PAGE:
Shining Tears' inventory management is a curse in disguise. At first, the ability to assign three statistic points with each level gained seems ideal. What the game wastes no time in forcing the player to deal with is the requirement of almost all equipment to have certain statistics in order to let a character put it on. For the lead male this is annoying, as the requirements sometimes force many levels to be gained before a good piece of armor can be equipped. For his companions this gets even more idiotic, since making a mage's strength go up by a sizable amount is counterintuitive and otherwise useless. Managing items in combat is not joyous either, requiring the player to access the main menu to switch between the four different categories of usable inventory, only to then cycle through each categorization with the D-pad. Using the D-pad for this purpose also means that it is unavailable for moving the characters around, and using the analog stick for moving sprites on a 2D background feels odd. At least items take effect immediately and are clearly explained in the text.

   The music found in Tears is varied and pleasant for the most part, making for an entertaining aural journey. The soundtrack keeps new tunes coming throughout the game, helping to keep it from becoming repetitive. The little voice acting on display is a different story, mostly because characters have a very small number of stock lines that the player will get to hear several thousand times in battle. During the narrative no voice acting is employed, making its appearances during visits to shops and battle rather jarring, even though the lines themselves aren't done in a terrible fashion. It didn't need to be that way when the Japanese version had voices consistently throughout the plot segments, but Sega apparently decided to cut costs.

   The story itself is not a reason to play Shining Tears. Its beginning finds a young man named Xion washed up on a beach he does not recognize, with the slight problem that he has amnesia. After some assistance from an unexpectedly kind Elven woman named Elwyn, he displays a magical ring that produces a twin in the hand of whoever partners with Xion in battle. The rings transform Xion and his partner into dervishes dealing death everywhere it is needed, and an invasion by the Rune Geist army ensures that combat aptitude will be at a premium. Xion putting on his ring when with a partner seems to drastically alter his personality, but this intriguing element is underused and pretty much forgotten as the tale progresses. Otherwise Tears finds a number of protagonists gathering to combat the oncoming hordes, with some of them getting character details revealed later that fail to make a substantial difference to their underdeveloped personalities.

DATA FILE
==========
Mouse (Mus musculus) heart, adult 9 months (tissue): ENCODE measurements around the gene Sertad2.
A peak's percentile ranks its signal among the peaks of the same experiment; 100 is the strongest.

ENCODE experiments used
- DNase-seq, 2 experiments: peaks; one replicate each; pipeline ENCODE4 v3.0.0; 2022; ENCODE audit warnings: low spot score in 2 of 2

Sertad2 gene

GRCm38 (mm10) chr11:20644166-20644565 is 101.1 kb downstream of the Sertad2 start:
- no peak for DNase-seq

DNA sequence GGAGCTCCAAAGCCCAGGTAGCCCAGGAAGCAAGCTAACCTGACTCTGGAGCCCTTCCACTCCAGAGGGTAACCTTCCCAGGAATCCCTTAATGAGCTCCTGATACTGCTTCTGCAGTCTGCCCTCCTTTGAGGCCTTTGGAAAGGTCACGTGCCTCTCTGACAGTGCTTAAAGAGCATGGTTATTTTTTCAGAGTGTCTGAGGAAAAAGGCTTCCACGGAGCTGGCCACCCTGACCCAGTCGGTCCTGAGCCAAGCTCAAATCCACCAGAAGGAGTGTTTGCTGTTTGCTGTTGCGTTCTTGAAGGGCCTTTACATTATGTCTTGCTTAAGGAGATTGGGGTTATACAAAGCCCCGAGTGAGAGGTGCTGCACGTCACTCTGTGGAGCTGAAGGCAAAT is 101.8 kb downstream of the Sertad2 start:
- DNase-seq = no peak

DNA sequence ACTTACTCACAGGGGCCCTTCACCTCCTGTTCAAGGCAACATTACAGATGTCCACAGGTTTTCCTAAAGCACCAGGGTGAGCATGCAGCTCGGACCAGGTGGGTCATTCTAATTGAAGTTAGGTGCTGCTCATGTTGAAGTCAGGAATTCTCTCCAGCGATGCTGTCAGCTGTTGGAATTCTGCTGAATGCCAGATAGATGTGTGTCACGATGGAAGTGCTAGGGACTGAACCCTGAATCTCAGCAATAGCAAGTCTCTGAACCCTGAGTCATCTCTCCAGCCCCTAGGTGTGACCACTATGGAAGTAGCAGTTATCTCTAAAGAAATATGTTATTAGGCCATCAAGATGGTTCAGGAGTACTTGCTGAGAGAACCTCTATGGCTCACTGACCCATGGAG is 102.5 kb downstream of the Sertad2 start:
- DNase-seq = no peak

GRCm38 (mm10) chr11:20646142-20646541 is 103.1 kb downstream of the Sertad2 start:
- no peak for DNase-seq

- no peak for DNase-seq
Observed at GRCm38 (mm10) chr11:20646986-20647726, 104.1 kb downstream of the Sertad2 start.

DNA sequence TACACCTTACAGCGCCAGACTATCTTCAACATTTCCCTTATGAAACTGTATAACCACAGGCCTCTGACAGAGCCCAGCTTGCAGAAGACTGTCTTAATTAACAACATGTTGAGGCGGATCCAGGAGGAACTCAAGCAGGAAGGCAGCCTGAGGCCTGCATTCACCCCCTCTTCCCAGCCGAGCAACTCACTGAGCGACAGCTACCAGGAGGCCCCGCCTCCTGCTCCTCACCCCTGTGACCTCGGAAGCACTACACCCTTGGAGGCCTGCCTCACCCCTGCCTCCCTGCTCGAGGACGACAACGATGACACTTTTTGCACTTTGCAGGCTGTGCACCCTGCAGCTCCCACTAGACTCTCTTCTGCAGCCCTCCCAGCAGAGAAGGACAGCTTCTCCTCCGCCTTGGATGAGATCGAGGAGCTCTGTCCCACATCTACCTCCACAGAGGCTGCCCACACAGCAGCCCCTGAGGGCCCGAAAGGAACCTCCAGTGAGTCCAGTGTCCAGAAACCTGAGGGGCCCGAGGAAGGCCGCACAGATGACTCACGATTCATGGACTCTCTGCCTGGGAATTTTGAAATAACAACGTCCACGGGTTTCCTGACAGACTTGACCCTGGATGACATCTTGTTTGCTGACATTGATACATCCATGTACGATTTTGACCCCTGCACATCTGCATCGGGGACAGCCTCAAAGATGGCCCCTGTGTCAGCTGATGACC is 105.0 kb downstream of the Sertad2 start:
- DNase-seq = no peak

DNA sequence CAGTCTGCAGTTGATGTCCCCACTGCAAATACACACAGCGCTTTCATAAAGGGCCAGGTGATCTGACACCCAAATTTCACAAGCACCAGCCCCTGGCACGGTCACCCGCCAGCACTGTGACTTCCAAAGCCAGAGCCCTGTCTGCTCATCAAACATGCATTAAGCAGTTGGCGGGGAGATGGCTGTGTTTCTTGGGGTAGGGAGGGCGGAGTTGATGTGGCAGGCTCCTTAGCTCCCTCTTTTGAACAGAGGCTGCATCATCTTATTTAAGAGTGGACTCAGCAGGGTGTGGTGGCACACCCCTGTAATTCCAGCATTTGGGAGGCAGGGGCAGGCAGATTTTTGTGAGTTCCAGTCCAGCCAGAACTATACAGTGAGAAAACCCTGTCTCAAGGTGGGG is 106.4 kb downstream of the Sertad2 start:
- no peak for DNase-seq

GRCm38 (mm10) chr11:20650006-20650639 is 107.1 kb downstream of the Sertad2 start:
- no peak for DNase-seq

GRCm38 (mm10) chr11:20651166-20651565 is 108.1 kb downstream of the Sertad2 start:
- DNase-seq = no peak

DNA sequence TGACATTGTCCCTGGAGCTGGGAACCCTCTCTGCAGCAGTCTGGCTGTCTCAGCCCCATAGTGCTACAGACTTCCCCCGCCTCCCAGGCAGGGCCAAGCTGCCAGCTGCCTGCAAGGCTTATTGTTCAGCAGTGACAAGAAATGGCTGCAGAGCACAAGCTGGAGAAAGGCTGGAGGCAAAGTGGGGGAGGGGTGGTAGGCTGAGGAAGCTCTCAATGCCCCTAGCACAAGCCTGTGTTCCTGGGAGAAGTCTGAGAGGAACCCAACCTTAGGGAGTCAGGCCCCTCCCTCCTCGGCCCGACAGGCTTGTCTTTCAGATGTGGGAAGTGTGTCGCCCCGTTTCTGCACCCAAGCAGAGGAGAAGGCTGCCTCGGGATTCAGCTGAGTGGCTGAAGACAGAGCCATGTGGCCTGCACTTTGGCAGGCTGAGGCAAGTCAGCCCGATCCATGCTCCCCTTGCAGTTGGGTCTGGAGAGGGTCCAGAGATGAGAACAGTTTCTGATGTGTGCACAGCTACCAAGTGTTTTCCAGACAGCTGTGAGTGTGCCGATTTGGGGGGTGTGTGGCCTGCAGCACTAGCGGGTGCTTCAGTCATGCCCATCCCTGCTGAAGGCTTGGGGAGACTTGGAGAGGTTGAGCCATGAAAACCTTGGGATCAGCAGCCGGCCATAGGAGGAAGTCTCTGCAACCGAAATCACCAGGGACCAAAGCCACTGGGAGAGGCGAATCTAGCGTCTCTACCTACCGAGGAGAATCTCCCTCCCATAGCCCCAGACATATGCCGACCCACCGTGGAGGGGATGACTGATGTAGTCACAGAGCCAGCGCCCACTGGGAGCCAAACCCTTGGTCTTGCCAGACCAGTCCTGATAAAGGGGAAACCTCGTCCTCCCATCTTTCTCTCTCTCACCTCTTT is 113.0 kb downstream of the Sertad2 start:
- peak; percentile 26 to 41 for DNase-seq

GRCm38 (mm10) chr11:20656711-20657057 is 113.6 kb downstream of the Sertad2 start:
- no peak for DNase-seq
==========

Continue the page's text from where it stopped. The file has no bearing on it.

Without Xion's personality alteration, Shining Tears is using a no-frills version of the amnesiac hero plot device that was played out years before, though at least his identity crisis eats up relatively little screen time. The invading horde is less easy to excuse, since large chunks of the game focus on the small band of protagonists going head-to-head with an army of at least 10,000 and slaughtering soldiers by the hundreds. The narrative steadfastly refuses to acknowledge that, when two people have killed over 300 troops, the frequent mentions of how outnumbered the protagonists are cease to be meaningful. The climax of the game trots out an ancient evil that is getting ready to reawaken, another trick from the standard RPG story grab bag that is only notable because it somehow spurs forces who are trying to put down the badness into fighting with the protagonists.

I don I don't think it's actually possible to have a level 1 Xion at this point in the game. Even if it was, WHY???

   At least Shining Tears does a good job providing variety in its missions. Killing everything is often recommended, but actually not mandatory for many missions. The environments change enough to keep the game from feeling too repetitive when marching around its maps, and boss encounters at least feel distinct even if some of their attacks cannot reliably be dodged.

   Considering how easy it can be to die, Shining Tears could have been an amazingly frustrating title. The only consequence is being booted back to the headquarters though, with items remaining on the field and slain enemies staying that way should the player choose to return. As it is entirely possible to be killed if a lucky magical shot is of the right element to rip the player apart, not losing progress in the lengthy later missions is most considerate. Diving straight through the game is somewhere around thirty hours anyway, a number that does not need to be adjusted upward thanks to the forgiving death mechanic.

   If Shining Tears is remembered at all fondly, it seems to be for its second player feature. I did not use this feature, and as a result have almost no positive experiences with the title to impart. The character designs are nice, but the personalities they convey aren't worth spending time around. The game itself has plenty of technical issues and its AI will cause profanity to issue forth from player mouths. I went into this hoping against hope that Sega's third experiment with a Shining action RPG in the post-Camelot age would be worthy. All it accomplished was making me leery of Nex Entertainment for the rest of my life while cursing Sega yet again.

Review Archives

© 1998-2017 RPGamer All Rights Reserved
Privacy Policy